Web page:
• have a floor area of no more than 150m2;
  • not have direct access from any other business premises;
  • have direct access from a public place;
  • not have a drive-in or drive through facility; and
  • be occupied only by the Commercial Hotel Licensee. In other words, the Commercial Hotel Licensee must not allow another person to operate the DBS such as by leasing or licensing the shop premises or the DBS business to someone else.

You can read more about DBS guidelines in a previous QHA Review article, titled ‘Detached Bottle Shops – what are the rules you need to know?’

Similar to the South Australian Liquor Production and Sales Licence, Queensland laws also provide for a Producer/ Wholesaler licence which covers both the production of liquor and the wholesale sale of liquor produced on the premises for distribution. There are two main reasons Aldi could not use such a licence to sell alcohol in their Queensland supermarkets:

  • A producer/ wholesaler licence authorises the licensee to:
    • produced on the premises. By contrast, Aldi presumably has no intention to brew its beers, ferment its wines or distil its spirits on the same premises where its supermarkets are located;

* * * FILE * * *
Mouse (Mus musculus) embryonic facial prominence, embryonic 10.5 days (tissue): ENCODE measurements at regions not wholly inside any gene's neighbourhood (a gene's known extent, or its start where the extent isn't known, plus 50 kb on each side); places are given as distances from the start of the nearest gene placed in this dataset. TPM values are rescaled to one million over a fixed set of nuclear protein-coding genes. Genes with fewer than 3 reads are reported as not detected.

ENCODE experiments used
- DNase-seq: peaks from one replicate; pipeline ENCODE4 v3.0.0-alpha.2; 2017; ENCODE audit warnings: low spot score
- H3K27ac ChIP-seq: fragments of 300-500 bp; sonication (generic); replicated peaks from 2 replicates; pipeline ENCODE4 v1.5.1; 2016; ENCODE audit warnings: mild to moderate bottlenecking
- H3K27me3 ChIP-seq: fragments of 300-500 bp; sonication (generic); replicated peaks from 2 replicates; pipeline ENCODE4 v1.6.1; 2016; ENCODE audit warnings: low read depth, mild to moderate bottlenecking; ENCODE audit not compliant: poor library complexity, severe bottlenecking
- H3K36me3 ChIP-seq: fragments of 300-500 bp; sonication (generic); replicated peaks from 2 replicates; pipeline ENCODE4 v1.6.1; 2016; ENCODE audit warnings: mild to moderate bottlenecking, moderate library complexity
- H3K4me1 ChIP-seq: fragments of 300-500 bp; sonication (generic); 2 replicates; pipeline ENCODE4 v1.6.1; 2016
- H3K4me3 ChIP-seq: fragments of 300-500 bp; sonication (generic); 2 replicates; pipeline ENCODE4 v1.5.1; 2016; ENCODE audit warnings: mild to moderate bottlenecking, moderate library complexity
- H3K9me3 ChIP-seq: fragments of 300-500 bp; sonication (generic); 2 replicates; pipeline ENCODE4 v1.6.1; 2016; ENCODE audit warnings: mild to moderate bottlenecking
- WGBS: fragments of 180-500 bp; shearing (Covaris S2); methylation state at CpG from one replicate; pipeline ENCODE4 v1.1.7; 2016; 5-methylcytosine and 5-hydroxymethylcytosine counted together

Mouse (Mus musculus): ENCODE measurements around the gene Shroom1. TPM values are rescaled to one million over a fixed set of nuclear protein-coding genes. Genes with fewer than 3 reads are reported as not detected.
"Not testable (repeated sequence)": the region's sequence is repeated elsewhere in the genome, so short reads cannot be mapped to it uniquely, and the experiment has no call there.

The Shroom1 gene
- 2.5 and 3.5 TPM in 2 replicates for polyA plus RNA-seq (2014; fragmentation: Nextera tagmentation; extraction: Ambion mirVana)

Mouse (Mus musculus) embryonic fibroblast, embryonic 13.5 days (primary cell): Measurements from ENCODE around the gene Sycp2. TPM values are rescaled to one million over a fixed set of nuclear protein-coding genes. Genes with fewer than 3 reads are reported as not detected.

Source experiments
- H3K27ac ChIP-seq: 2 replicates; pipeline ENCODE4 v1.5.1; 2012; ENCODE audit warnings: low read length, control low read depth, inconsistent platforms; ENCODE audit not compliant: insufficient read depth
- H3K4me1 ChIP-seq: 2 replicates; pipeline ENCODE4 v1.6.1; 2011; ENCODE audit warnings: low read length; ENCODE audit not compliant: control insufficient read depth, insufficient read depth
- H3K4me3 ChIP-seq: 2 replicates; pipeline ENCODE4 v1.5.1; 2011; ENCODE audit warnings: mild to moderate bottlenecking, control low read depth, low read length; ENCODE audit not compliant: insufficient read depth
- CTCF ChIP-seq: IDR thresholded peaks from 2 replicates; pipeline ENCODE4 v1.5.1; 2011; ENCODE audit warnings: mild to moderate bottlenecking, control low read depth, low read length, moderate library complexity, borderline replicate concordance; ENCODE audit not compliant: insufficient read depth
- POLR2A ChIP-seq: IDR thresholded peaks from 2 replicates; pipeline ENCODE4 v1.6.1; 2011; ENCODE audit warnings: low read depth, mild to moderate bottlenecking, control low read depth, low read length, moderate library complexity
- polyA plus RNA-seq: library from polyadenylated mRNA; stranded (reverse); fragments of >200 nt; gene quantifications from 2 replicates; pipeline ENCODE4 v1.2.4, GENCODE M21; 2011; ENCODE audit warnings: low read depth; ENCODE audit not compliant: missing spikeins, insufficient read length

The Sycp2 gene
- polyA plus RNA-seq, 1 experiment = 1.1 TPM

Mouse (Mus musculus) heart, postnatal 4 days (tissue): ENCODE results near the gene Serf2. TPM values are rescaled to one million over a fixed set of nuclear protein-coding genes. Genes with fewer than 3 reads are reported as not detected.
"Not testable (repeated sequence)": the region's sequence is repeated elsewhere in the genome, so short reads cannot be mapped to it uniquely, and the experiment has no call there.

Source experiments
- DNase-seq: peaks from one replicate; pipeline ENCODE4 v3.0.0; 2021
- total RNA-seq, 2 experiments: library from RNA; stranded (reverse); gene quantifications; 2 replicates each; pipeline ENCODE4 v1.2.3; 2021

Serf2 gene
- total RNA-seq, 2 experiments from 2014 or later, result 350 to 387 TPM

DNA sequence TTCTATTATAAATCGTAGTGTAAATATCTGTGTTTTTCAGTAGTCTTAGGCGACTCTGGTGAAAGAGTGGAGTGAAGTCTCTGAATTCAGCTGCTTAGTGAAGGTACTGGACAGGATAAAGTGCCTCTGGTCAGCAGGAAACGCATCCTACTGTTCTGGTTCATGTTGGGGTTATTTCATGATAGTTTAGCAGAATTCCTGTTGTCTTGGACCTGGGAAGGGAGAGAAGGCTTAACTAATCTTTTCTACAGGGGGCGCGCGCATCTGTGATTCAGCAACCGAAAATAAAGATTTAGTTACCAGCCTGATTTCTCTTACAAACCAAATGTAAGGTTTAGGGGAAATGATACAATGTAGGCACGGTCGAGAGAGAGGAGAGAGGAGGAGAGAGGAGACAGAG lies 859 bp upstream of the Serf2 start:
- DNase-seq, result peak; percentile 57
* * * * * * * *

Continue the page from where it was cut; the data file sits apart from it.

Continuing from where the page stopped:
• make retail sales of other liquor that is produced off the premises, but only to the extent that the licensee is a wholesaler of that liquor, and only to the extent that it is provided to customers for consumption on the premises and sold in association with a meal to be eaten in a dining area on the premises. By contrast, Aldi is not a wholesaler of liquor and does not offer dine-in services in any event.
  • If Aldi did want to produce its alcohol range onsite at its supermarkets, then they would not be able to obtain a producer/ wholesaler licence in the first place. This is because the Act requires that a producer/ wholesaler licensee’s principal business must involve the production and wholesale sale on the licensed premises of liquor made on the premises, and/ or the wholesale sale on the licensed premises of liquor (whether or not made on the premises). By contrast, Aldi’s principal business activity is as a supermarket selling groceries and other products – the business of selling liquor is merely incidental to this.

Implications for big box liquor stores